An opportunity has just come your way. All you have to do is accept and the position is yours.
One phone call and a whole new world of work or service will open to you. The ball is in your court.
You're thrilled, but apprehensive; not that you wouldn't enjoy the challenge you've been praying for some kind of opening that would allow you to use your gifts, talents and abilities.
But now you're paralyzed by negatives. Unwanted questions are surfacing:
Can you handle the responsibility?
Will others accept your leadership and approve of your work?
Will you come through or prove to be a disappointment?
Might you cave in under the pressure of this position?
Do you really have what it takes to do the job?
Long ago, Joshua must have felt as you do today. Born a slave, he had been appointed leader of his people, who had arrived at the border of Canaan, the land they had longed to enter for more than a generation.
Moses, their great leader and deliverer, had died. Now Joshua had been appointed to replace him.
Some order. He was not like Moses.
No matter. God would use him in a different way. He would not be expected to do things just like Moses.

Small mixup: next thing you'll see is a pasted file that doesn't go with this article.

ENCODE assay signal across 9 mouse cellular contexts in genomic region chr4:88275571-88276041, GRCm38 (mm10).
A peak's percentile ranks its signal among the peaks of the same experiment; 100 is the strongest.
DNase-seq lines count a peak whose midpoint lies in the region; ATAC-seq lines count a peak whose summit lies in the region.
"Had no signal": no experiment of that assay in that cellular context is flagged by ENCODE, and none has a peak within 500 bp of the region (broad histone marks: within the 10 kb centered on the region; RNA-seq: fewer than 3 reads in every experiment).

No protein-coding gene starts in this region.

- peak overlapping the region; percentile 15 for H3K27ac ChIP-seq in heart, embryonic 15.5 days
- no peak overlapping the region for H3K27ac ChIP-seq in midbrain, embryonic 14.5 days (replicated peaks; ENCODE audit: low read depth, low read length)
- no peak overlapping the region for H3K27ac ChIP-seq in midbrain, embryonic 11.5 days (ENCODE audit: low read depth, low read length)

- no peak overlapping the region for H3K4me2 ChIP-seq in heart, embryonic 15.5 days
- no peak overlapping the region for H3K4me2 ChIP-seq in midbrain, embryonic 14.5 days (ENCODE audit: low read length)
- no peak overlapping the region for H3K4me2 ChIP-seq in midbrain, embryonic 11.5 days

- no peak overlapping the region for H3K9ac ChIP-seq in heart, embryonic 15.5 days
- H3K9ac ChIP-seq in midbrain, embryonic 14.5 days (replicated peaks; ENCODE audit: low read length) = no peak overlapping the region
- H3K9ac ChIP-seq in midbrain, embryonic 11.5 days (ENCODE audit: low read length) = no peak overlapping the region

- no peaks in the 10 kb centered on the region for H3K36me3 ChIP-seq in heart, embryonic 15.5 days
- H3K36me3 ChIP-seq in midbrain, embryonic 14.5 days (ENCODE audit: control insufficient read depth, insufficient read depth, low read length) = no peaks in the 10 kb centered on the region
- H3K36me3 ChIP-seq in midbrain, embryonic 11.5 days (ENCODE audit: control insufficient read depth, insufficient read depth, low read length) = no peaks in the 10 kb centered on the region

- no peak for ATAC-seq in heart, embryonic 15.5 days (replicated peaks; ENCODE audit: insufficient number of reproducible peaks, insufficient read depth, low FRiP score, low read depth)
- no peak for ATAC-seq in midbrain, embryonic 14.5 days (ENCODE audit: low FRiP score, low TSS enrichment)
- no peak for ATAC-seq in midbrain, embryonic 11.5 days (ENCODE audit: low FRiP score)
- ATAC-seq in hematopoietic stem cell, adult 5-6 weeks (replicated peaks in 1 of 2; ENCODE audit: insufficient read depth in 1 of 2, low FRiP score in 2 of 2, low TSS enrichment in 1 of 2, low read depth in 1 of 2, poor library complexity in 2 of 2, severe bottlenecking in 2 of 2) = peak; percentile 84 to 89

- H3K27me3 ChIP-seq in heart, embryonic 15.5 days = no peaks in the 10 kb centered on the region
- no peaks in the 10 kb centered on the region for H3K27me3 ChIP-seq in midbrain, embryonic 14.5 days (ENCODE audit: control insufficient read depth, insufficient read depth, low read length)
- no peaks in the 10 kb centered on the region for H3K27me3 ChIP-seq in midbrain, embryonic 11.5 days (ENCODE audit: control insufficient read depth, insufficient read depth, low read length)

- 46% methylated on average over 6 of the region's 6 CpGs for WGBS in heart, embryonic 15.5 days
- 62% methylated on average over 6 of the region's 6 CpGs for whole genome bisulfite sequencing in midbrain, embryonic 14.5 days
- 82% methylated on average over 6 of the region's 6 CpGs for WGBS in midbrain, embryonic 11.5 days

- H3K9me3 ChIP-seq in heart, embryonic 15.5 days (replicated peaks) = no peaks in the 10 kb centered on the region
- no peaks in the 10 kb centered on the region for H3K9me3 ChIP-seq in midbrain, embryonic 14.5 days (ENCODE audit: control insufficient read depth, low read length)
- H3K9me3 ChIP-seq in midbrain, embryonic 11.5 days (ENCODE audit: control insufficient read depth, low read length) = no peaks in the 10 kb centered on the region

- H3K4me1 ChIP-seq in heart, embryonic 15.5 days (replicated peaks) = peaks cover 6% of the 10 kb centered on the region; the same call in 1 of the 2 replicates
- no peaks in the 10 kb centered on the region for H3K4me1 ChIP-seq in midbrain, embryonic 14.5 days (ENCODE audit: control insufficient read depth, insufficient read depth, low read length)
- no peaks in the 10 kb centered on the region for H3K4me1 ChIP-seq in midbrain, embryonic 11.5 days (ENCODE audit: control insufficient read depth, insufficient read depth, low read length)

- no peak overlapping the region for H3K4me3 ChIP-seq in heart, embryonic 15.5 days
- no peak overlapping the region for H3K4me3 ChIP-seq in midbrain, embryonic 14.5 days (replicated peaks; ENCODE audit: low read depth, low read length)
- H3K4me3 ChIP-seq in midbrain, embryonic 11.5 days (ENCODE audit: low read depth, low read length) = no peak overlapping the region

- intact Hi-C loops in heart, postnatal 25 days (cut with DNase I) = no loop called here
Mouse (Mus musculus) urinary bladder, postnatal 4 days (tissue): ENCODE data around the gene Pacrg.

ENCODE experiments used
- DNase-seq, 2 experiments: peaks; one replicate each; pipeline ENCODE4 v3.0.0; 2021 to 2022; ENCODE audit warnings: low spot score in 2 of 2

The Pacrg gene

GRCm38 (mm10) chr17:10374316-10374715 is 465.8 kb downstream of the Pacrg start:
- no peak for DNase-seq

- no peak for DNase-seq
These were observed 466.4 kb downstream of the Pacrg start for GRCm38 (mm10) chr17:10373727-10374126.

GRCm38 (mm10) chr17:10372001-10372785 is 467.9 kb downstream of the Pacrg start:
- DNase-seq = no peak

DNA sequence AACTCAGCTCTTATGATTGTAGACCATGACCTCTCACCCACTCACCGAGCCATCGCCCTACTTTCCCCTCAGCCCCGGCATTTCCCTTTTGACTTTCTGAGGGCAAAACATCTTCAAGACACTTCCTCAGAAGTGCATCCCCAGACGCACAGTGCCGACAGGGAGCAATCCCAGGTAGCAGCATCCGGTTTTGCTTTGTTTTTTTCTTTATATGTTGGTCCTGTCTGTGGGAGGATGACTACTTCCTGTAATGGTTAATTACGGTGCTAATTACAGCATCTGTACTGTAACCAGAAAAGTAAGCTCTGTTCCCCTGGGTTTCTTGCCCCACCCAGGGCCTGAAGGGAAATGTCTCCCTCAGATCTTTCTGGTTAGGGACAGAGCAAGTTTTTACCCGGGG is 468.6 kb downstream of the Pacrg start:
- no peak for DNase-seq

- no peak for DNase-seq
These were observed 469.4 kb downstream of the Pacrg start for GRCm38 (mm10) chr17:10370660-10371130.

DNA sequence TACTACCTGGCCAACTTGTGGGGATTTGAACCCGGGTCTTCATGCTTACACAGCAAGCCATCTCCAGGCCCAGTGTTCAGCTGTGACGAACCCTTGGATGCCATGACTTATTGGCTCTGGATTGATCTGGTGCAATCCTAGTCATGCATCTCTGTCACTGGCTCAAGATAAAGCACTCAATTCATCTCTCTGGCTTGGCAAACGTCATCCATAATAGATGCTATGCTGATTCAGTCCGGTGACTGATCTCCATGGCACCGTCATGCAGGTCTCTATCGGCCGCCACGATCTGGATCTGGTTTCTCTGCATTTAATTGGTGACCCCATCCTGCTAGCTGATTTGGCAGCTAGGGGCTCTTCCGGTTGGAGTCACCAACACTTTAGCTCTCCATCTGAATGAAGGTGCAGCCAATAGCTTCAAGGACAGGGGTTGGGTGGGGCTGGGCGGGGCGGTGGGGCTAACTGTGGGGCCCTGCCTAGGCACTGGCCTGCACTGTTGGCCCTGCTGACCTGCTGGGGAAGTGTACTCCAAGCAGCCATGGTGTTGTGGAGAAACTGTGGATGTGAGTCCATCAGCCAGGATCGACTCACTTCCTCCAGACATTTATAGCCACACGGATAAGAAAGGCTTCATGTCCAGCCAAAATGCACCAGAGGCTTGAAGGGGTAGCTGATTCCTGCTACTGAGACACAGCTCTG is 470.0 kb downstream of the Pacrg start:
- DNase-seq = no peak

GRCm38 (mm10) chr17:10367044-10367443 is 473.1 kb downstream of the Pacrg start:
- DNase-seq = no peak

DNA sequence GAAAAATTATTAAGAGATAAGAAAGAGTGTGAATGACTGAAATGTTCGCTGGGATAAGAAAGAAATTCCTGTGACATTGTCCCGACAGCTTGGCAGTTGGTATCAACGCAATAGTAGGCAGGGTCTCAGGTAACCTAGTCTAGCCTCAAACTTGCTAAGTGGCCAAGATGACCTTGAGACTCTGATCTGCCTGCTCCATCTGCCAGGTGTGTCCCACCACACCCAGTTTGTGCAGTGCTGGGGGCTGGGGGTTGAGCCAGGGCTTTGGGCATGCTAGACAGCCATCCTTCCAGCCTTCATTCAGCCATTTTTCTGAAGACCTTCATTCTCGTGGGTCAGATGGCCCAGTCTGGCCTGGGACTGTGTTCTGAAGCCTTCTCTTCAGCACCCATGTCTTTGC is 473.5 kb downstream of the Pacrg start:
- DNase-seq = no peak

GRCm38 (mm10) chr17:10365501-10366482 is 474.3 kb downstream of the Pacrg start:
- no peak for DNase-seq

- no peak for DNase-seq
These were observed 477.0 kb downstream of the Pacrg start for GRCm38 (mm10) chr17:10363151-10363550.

Instead, he must expect God to use him in a unique way to accomplish the task at hand.
Inadequate as Joshua felt, he must move forward. If he sits and broods over the possibility of failure, he will never lead his people into the Promised Land.
Along with Joshua's call came a wonderful promise: "Every place that the sole of your foot will tread upon I have given to you, as I said to Moses," Joshua 1:3.
A speaker at a church building dedication service challenged the congregation with Joshua's promise. The title of his talk was, "How Big Are Your Feet?"
Most of us don't accomplish all we can because we don't expect to do so. A. B. Simpson, founder of the Christian and Missionary Alliance denomination, indicted many when he said, "Our God has boundless resources. The only limit is in us. Our asking, our thinking, our praying are too small. Our expectations are too limited."
A well-known missionary, J. Hudson Taylor, observed that most of us estimate difficult challenges in light of our own resources and therefore attempt little and often fail in the little we attempt.
Had Joshua refused his commission out of fear or feelings of inadequacy, he would have made a terrible mistake.
Turning down this opportunity would have robbed him of the greatest adventure of his life. He would have missed fulfilling the purpose for which he had been born, but he accepted and still is remembered for his great success.
Now, back to your opportunity.
Are you sure this call is from God?
Are you ready to take new steps of faith?
And one final question: "How big are your feet?"
Roger Campbell is an author, radio broadcaster and newspaper columnist from Waterford, Mich. He has written more than 20 books and has had articles published in most major Christian magazines.
He was a pastor for 22 years and has been a guest speaker in Alaska churches from Anchorage to Homer.
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